Movers and SHAKERS
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The Federal Reserve Continues to Equivocate on Crypto
The Federal Reserve avoided taking a stance on whether the U.S. should establish a digital currency as legal tender in a report released Thursday (January 20). It appears to avoid taking a solid position on crypto in general. The long-awaited paper does, however provide insight into the agency’s thinking. It then stops short of expectations that the report may have established a timeline or roadmap for the U.S. to evolve its definition of money.
The 40-page paper that was promised to be delivered by late Summer 2021 begins with a discussion of existing forms of money, the current state of the U.S. payment system, and its relative strengths and challenges. It then provides information on the various digital assets that have emerged in recent years, including stablecoins and other cryptocurrencies. The paper then turns to central bank digital currencies (CBDC), focusing on its uses and functions; potential benefits and risks; and related policy considerations.
The Federal Reserve’s initial analysis suggests that a U.S. CBDC, if one were created,
would best serve the needs of the United States by being privacy-protected, intermediated, widely
transferable, and identity-verified. The paper expressly points out throughout that it is not intended to advance a specific policy outcome and takes no position on the ultimate desirability of a U.S. CBDC. The paper says its purpose is to foster conversation and public comment. “The paper is not intended to advance any specific policy outcome, nor is it intended to signal that the Federal Reserve will make any imminent decisions about the appropriateness of issuing a U.S. CBDC," the report read.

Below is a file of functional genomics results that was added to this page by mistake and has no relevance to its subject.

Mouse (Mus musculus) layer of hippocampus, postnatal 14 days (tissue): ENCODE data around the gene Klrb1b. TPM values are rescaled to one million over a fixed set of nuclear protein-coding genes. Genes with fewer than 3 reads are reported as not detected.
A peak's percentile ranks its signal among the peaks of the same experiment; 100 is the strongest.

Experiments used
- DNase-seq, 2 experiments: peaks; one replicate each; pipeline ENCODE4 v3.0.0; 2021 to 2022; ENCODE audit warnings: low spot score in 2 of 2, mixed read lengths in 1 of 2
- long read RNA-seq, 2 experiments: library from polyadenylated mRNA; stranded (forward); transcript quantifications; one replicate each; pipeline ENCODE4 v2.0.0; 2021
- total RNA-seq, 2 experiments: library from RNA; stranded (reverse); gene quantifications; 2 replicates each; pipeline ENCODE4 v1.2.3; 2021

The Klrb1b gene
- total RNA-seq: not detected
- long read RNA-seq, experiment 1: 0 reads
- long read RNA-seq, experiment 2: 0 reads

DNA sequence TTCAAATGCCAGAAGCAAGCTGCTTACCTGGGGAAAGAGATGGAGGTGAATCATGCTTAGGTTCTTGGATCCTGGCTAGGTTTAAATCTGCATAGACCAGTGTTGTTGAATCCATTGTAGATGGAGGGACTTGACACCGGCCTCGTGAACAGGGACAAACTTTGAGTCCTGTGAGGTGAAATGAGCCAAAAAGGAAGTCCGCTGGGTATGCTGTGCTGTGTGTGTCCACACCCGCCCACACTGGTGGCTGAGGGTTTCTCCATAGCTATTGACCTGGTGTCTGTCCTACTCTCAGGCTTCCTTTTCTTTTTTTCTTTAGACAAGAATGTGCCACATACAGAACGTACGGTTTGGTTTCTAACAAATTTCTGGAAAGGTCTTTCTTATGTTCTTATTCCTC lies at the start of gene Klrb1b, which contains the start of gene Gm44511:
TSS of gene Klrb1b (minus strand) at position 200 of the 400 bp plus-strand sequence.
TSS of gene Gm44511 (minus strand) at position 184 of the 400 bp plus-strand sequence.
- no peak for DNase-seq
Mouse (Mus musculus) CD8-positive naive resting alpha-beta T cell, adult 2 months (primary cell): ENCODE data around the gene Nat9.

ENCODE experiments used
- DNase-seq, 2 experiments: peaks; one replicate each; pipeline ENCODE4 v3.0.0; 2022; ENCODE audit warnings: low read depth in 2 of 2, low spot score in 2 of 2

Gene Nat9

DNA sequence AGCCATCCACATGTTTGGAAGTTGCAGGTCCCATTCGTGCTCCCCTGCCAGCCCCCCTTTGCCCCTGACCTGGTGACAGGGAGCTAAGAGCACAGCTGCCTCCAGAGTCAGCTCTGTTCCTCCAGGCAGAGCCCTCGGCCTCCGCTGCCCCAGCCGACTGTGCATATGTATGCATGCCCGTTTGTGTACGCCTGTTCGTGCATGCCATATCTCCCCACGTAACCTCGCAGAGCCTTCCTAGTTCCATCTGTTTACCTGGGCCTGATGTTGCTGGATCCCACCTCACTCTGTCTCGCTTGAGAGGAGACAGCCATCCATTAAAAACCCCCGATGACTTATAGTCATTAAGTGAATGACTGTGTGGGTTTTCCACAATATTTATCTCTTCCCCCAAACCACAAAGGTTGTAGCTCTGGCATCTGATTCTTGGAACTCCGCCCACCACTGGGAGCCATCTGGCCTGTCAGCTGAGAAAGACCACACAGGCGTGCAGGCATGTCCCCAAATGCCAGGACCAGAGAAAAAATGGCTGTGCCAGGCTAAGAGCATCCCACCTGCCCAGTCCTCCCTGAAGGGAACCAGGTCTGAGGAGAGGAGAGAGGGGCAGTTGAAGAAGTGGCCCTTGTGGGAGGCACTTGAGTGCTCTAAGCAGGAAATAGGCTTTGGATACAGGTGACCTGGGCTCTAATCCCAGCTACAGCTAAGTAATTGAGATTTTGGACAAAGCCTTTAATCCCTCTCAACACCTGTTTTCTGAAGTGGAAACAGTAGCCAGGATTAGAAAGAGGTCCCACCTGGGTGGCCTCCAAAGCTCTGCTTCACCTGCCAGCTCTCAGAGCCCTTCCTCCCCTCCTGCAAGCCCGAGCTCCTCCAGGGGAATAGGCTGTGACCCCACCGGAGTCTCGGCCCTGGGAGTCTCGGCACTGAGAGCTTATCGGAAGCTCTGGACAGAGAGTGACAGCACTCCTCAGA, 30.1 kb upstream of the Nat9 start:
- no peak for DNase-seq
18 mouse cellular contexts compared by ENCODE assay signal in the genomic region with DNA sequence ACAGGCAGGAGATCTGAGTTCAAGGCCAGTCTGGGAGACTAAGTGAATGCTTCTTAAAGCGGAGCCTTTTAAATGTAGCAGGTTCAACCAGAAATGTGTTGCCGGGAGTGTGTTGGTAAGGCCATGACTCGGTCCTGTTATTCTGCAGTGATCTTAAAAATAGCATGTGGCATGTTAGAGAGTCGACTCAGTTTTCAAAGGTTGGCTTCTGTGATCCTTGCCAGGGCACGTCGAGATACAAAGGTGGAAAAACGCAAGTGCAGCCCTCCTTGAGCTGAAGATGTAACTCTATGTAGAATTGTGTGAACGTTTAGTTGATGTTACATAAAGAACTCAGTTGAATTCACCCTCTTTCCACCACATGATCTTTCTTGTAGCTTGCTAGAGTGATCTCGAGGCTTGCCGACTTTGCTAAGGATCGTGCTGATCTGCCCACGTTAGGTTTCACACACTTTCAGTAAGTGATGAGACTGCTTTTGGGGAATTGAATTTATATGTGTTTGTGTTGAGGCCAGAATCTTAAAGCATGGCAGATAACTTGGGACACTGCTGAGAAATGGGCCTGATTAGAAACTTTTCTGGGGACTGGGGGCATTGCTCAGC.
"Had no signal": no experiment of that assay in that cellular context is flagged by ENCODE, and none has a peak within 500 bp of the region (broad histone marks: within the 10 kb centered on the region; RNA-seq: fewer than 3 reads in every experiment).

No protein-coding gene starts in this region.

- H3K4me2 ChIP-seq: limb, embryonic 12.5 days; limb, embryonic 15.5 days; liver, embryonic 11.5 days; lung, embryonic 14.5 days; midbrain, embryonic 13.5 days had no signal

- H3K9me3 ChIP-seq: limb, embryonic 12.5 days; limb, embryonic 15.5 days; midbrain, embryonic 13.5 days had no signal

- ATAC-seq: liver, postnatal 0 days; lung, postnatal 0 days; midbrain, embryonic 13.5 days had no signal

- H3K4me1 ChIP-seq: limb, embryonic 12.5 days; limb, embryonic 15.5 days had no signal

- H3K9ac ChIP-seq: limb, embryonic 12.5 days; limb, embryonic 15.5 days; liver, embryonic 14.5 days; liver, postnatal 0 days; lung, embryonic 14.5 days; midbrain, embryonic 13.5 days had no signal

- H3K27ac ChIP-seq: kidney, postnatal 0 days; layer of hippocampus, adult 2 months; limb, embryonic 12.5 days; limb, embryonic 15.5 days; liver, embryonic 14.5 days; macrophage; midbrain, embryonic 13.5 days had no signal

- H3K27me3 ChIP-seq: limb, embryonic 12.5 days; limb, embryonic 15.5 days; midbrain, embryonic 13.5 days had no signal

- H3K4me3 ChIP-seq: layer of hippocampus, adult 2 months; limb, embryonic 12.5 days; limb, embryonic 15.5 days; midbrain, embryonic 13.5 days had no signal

Source: Money and Payments: The U.S. Dollar in the Age of Digital Transformation, Federal Reserve
The Board of Governors of the Federal Reserve also indicated that it would not proceed with the issuance of a CBDC without clear support from the executive branch and from Congress, ideally in the form of a specific law authorizing the use. "The introduction of a CBDC would represent a highly significant innovation in American money, and with it, a range of risks and benefits,” the Fed said.
The report solicits stakeholders to provide feedback by answering 22 questions beginning on page 25 of the document.
Some of the benefits of a CBDC that were noted in the paper include a safe and convenient form of central bank money as well as fast and inexpensive overseas payments.
As for the risks, the Fed views a central digital currency could create problems maintaining the stability of the financial system and the objectives of monetary policy.
For now, 87 countries are exploring their own CBDCs, and 14, including major economies like China and South Korea, are already in the pilot stage. Nine have already fully launched them. Earlier this month, Fed Chairman Powell spoke and apologized for the long delay in providing this report. He suggested other monetary challenges were being prioritized ahead of digital currencies causing the delay.
Managing Editor, Channelchek
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